But there is no disclosure of the auction winners and how many governmental CO-2 permits they purchased. Instead, RGGI publishes lists of potential bidders who submitted “intent to bid” applications. The lists offer a glimpse of whose trade secrets RGGI is keeping confidential.
The most conspicuous are the financial power brokers who generate money, not electricity. The most recent list includes Morgan Stanley Capital Group, Merrill Lynch Commodities, Barclays Bank and Louis Dreyfus Energy Services. Previous auctions have included JP Morgan Ventures Energy and Goldman Sachs, through its J Arons & Co. subsidiary.
At RGGI auctions, the utilities that need the CO-2 allowances must compete against private interests that can profit by driving prices up. The scheme affects the 209 electric generating plants with capacities of 25 megawatts or more.
“The electric power sector will be vulnerable to competition from hedge funds and other financial institutions and entities that may drive up the price of RGGI allowances,” a PSEG Public Services Corp. official complained to regulators in a 2007 letter. “The result will be higher energy prices.” With 14 power plants in RGGI states – including 11 in New Jersey – PSEG has estimated it needs to purchase 16 million permits a year to cover its carbon emissions.
Electric customers in the Northeast have yet to feel much of RGGI’s impact. During the recession, carbon dioxide emissions fell along with the demand for electricity. As a result, CO-2 allowances are abundant and relatively cheap. Prices for current permits at RGGI auctions have dropped from $3.51 per CO-2 ton in March 2009 to $1.86 this September.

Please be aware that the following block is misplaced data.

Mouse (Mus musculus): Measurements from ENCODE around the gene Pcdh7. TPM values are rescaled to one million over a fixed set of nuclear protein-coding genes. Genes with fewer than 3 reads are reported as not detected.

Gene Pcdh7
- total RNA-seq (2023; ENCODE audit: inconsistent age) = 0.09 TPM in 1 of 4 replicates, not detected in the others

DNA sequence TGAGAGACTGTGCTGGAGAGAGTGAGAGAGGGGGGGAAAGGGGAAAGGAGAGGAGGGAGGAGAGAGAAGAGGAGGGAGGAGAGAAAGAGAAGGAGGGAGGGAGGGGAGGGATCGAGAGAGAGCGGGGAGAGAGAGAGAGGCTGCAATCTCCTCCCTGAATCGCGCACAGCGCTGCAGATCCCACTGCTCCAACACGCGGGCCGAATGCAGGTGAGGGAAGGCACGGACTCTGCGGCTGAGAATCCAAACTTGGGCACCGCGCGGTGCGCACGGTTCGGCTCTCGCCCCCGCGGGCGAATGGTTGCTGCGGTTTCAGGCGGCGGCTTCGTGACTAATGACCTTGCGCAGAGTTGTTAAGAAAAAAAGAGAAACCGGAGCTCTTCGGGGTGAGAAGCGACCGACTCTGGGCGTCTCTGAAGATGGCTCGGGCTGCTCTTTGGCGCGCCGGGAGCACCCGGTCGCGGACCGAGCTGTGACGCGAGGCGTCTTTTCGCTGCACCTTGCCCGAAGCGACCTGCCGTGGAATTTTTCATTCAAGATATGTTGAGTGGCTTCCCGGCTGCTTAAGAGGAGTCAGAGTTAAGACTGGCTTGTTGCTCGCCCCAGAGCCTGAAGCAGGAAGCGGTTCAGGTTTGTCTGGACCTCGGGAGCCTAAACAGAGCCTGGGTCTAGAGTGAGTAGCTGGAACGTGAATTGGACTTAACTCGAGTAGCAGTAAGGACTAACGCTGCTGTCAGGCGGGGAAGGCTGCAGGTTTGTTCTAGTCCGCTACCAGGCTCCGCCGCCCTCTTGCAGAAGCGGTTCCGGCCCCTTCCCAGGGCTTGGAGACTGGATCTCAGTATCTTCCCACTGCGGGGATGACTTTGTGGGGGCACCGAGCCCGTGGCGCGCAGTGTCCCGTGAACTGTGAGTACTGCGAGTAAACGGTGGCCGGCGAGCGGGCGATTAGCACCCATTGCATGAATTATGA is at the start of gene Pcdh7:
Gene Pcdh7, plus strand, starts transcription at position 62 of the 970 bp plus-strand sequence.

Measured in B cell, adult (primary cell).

That is likely to change with the economy – and particularly when RGGI lowers the cap by reducing the number of permits available. As demand and prices rise, speculators are likely to flock to carbon auctions in increasing numbers. The financial industry is preparing a marketplace to handle billions and trillions of dollars of deals – a hot new category of investments to make everyone forget about sub-prime mortgages.
Those markets are backed by giants in the financial world. The Green Exchange (GreenEx) is owned by the Chicago Mercantile Exchange, Goldman Sachs, Morgan Stanley, Credit Suisse and other equity partners. The Chicago Climate Futures Exchange (CCFC) was recently purchased by IntercontinentalExchange Inc. (ICE), which operates the world’s largest energy trading platform.
Though Congress failed to pass legislation for a nationwide system, RGGI ensures that cap-and-trade remains alive in the U.S. The scheme has friends in high places, both on Wall Street and within the Obama Administration. EPA Commissioner Lisa P. Jackson was first vice-chair of RGGI in 2008 while head of NJDEP.
RGGI is the prototype for two other mandatory regional systems scheduled to start in 2012. The Midwestern Greenhouse Gas Reduction Accord will bring cap-and-trade to Illinois, Michigan, Wisconsin, Minnesota, Iowa and Kansas. The Western Climate Initiative adds California, Oregon, Washington, Arizona, New Mexico, Utah and Montana – plus British Columbia, Ontario and Quebec. Manitoba is a member of both cooperatives.
Together, the three regional systems will encompass 23 states with roughly half of population in the U.S. – plus four Canadian provinces with more than three-quarters of that nation’s populace.
The bottom line: A cap-and-trade system that favors secrecy over public disclosure – and Wall Street over consumers – now has the inside track to become the de facto law of the land, even without an act of Congress.